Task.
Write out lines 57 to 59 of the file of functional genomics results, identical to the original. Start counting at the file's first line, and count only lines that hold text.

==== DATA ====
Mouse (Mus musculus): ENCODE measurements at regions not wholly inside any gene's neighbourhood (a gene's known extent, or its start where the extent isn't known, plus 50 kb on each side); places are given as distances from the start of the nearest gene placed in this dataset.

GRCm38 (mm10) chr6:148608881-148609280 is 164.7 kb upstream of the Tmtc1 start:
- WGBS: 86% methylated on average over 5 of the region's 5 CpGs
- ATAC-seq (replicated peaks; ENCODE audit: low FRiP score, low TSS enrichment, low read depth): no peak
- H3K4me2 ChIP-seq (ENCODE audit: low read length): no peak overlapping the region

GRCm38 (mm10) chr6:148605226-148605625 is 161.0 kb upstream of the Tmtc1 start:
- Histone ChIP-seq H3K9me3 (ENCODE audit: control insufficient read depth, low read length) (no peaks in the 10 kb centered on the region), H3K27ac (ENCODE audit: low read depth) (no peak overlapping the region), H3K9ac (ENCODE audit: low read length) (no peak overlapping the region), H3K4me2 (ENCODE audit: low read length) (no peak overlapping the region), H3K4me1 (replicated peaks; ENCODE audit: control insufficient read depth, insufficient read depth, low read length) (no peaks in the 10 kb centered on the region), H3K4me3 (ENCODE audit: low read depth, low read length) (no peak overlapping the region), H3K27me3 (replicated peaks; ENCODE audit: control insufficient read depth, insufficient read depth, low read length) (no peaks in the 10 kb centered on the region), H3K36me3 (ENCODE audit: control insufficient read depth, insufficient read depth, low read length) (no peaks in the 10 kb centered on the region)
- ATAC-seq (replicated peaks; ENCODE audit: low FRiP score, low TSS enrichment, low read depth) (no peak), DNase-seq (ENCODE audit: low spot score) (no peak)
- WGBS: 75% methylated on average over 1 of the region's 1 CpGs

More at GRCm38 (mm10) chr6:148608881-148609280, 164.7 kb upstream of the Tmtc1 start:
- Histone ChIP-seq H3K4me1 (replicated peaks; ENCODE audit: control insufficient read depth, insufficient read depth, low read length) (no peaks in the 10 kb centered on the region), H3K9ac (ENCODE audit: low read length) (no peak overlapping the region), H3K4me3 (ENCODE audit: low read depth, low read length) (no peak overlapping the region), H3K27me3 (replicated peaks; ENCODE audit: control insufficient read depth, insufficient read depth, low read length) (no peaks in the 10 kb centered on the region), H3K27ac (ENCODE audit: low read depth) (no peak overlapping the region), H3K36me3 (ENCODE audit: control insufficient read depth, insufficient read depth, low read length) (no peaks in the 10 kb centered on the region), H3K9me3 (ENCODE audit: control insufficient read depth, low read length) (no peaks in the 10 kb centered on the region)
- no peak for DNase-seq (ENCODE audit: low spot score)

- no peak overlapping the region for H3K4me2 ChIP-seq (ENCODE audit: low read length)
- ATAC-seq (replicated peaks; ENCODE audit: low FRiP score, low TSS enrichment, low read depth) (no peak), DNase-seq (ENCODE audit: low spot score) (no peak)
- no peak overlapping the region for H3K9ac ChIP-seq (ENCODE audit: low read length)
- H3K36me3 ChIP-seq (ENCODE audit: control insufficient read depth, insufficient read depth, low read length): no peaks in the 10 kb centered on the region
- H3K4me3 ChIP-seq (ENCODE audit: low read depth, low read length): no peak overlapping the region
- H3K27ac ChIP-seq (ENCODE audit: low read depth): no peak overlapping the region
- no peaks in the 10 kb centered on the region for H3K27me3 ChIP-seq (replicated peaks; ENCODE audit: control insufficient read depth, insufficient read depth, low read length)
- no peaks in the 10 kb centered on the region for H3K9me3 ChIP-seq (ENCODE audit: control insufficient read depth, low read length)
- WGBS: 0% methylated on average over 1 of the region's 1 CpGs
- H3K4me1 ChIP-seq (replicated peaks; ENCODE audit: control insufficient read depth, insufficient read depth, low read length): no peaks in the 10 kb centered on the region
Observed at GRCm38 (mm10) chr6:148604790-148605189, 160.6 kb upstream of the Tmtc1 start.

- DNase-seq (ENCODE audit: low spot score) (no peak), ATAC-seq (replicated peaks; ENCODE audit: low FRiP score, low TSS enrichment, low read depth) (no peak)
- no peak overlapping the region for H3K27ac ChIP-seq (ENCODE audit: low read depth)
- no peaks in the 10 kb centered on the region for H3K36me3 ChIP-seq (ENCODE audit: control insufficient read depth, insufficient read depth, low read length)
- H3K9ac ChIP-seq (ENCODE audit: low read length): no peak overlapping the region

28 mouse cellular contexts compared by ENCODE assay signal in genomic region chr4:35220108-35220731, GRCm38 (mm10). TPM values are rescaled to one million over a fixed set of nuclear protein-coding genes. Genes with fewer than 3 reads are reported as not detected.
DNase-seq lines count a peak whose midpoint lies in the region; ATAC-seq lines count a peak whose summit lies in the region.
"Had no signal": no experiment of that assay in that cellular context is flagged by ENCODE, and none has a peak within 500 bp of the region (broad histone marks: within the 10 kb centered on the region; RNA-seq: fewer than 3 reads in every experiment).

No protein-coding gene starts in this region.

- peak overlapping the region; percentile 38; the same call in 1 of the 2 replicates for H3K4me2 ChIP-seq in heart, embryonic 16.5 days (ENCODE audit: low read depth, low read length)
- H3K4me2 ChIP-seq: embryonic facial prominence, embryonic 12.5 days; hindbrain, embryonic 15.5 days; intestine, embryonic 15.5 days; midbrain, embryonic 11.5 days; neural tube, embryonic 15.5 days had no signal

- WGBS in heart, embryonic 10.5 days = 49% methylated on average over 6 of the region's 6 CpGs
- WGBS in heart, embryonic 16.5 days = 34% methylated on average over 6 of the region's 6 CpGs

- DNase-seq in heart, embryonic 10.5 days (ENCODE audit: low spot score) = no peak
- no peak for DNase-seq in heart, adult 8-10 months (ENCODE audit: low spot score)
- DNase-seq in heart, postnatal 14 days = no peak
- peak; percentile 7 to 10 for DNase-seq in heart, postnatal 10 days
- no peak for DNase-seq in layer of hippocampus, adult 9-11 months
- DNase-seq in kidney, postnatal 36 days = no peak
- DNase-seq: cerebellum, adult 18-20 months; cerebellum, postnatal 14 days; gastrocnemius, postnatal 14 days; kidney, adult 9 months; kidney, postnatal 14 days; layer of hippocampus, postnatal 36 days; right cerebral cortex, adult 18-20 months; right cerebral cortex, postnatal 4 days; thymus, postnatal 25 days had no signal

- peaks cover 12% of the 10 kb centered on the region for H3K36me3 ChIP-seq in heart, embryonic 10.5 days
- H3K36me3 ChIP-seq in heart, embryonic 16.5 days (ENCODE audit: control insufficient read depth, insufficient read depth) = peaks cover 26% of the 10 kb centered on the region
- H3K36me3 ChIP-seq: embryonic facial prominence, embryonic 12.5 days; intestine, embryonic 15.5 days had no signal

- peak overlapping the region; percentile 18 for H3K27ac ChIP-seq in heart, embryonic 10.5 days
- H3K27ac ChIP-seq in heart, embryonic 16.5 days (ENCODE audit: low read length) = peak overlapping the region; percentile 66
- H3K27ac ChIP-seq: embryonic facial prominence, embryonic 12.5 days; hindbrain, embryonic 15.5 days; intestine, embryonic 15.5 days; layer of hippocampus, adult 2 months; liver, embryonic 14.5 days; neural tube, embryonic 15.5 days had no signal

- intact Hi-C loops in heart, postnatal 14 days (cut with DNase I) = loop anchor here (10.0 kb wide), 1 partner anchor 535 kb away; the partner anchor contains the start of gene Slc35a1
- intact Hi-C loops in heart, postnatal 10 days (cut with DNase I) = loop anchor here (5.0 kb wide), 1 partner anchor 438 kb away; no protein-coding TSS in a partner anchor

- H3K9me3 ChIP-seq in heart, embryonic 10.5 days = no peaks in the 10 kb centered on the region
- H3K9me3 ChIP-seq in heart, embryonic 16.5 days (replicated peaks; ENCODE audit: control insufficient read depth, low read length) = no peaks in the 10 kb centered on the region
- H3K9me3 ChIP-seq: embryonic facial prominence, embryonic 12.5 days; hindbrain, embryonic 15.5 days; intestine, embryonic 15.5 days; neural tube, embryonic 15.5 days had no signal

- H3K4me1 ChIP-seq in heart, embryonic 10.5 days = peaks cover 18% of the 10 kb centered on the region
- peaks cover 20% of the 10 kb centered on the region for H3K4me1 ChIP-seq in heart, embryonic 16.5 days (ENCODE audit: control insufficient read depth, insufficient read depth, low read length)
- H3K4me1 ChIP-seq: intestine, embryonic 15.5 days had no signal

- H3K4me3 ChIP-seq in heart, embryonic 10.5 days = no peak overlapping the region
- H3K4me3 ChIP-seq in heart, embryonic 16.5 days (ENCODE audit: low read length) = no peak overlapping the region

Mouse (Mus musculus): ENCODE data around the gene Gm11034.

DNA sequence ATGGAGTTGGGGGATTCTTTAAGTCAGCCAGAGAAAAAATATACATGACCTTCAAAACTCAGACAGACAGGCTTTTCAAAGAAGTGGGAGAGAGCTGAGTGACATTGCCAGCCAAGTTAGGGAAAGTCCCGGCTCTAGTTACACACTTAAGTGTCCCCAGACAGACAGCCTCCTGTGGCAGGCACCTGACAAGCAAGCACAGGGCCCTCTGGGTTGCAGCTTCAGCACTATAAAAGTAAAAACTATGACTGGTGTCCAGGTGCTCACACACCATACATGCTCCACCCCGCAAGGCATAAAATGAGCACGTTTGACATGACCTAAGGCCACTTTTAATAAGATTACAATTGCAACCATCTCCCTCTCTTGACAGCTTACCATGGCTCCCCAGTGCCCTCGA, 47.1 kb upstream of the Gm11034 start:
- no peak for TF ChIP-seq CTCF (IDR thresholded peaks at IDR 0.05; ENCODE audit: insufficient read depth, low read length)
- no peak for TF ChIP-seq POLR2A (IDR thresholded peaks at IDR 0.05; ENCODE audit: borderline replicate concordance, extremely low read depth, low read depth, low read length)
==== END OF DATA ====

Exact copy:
- H3K4me3 ChIP-seq in heart, embryonic 10.5 days = no peak overlapping the region
- H3K4me3 ChIP-seq in heart, embryonic 16.5 days (ENCODE audit: low read length) = no peak overlapping the region

Mouse (Mus musculus): ENCODE data around the gene Gm11034.